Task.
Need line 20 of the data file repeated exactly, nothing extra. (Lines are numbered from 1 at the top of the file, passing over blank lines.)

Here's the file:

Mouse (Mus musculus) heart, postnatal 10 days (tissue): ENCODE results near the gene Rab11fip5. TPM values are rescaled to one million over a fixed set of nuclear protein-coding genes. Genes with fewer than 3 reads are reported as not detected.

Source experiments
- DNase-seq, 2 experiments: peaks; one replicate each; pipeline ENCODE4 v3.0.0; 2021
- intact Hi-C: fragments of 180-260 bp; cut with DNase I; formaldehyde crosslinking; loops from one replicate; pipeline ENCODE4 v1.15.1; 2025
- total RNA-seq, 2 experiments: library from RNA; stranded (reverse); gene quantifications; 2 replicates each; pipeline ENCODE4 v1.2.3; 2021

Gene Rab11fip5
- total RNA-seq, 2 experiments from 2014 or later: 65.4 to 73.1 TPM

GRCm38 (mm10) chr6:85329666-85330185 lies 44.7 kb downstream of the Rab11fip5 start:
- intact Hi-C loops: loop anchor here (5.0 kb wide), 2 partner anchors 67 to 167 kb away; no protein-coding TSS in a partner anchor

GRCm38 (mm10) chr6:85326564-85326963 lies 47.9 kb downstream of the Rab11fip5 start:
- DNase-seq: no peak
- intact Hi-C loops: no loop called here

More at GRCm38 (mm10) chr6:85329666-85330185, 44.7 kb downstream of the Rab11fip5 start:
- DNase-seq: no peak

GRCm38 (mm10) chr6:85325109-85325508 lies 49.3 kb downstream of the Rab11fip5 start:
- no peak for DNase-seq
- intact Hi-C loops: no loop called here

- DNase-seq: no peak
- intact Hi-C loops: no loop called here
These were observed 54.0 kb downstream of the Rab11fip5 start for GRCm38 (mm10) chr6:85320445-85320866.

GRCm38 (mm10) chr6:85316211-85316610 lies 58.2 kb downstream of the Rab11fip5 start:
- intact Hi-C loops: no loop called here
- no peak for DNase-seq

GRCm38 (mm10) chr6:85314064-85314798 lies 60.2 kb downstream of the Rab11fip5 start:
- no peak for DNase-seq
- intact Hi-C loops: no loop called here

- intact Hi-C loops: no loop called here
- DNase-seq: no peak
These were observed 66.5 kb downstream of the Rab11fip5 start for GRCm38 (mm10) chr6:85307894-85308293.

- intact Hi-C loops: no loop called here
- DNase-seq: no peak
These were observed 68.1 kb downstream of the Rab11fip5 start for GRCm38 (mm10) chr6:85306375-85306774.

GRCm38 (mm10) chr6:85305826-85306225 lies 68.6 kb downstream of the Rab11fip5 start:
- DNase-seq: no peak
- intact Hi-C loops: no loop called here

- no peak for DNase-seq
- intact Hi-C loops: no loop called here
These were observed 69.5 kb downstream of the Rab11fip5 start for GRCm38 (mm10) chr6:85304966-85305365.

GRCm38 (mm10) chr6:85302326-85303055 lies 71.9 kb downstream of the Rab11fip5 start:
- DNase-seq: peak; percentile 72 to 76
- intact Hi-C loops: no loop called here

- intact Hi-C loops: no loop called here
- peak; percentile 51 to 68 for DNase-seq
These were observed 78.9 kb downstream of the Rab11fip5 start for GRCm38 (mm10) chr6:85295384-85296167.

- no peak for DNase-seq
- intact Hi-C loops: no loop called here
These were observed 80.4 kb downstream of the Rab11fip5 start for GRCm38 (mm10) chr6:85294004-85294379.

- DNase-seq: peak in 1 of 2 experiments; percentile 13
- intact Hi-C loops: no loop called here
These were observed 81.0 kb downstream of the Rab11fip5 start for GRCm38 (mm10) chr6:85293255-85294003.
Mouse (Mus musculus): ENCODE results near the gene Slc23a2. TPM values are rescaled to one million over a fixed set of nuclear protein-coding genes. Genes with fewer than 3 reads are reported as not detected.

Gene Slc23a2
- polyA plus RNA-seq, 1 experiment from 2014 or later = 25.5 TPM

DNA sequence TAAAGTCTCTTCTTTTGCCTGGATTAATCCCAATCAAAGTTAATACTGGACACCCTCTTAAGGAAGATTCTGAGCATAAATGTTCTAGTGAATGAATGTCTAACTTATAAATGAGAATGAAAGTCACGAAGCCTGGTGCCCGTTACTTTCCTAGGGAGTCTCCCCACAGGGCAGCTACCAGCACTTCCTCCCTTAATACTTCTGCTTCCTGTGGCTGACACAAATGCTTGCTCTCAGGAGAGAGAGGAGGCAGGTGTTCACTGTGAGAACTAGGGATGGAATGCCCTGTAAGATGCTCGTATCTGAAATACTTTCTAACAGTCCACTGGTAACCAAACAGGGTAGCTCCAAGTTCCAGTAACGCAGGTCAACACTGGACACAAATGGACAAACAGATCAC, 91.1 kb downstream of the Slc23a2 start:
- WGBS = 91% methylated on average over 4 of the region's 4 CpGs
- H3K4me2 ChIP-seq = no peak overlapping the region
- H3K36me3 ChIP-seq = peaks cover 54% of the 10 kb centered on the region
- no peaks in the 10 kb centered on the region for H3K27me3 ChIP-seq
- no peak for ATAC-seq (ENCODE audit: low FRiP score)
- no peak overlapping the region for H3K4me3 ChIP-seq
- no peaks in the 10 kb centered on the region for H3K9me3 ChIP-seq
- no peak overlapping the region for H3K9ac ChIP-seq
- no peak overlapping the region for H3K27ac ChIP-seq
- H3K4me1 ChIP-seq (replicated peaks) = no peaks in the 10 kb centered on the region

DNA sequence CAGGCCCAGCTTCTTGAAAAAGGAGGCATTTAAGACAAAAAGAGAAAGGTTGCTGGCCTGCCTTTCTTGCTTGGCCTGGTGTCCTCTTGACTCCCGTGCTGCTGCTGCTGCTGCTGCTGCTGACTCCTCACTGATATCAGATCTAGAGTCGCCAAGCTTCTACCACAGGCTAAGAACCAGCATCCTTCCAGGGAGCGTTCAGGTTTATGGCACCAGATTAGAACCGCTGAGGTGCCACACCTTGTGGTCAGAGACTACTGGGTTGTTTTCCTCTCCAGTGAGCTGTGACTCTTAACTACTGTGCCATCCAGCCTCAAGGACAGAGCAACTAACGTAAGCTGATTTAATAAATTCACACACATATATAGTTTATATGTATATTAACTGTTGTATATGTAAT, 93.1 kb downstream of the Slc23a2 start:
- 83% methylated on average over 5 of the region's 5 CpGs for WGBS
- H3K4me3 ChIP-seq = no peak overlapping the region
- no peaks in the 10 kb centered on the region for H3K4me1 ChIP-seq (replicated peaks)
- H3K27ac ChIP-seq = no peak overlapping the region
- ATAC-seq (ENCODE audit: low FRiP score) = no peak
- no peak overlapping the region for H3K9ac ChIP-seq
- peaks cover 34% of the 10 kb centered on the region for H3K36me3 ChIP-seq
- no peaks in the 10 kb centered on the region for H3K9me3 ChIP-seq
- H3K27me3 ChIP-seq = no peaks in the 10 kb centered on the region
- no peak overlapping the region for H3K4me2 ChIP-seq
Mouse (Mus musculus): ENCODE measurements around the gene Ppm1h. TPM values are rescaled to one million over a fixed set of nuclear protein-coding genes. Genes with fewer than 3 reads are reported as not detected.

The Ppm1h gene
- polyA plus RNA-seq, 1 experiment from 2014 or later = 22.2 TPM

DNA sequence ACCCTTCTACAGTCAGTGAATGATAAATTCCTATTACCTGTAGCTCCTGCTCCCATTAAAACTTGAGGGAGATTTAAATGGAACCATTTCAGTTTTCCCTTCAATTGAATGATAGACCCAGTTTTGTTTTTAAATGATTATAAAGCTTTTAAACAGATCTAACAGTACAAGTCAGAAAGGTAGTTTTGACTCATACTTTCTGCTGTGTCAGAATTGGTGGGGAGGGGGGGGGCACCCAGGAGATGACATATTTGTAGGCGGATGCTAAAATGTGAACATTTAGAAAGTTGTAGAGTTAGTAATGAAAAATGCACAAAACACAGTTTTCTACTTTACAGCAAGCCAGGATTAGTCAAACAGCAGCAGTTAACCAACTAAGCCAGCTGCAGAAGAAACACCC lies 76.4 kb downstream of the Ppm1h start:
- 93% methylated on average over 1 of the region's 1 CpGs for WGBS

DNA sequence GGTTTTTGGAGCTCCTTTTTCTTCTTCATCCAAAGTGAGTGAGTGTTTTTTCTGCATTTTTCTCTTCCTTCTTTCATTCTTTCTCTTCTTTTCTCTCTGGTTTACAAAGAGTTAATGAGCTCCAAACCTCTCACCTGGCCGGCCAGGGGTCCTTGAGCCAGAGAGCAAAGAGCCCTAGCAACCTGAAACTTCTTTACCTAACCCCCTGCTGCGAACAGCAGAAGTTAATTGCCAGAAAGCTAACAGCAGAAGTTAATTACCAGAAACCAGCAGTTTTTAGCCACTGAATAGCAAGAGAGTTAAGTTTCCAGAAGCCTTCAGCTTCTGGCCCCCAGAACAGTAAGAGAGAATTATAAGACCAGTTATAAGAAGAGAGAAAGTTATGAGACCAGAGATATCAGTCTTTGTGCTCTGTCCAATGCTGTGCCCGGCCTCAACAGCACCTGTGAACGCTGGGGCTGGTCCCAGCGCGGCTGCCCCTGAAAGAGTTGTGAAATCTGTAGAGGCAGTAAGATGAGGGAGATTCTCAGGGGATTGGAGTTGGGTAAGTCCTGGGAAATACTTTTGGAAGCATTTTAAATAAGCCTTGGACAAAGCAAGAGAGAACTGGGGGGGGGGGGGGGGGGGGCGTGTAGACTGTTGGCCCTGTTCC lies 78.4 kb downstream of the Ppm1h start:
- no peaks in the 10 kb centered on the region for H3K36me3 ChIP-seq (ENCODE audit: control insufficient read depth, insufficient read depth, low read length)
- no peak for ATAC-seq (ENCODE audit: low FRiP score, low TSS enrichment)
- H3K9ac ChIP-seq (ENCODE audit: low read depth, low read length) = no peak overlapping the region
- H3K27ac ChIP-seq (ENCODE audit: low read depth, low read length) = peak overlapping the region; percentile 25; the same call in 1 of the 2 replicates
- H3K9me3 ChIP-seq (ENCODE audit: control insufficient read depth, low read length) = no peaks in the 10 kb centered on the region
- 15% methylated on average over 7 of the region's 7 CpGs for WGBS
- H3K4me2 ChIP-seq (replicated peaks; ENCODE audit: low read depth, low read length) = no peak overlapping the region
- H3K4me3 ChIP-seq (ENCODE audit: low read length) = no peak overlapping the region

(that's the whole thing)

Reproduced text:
These were observed 54.0 kb downstream of the Rab11fip5 start for GRCm38 (mm10) chr6:85320445-85320866.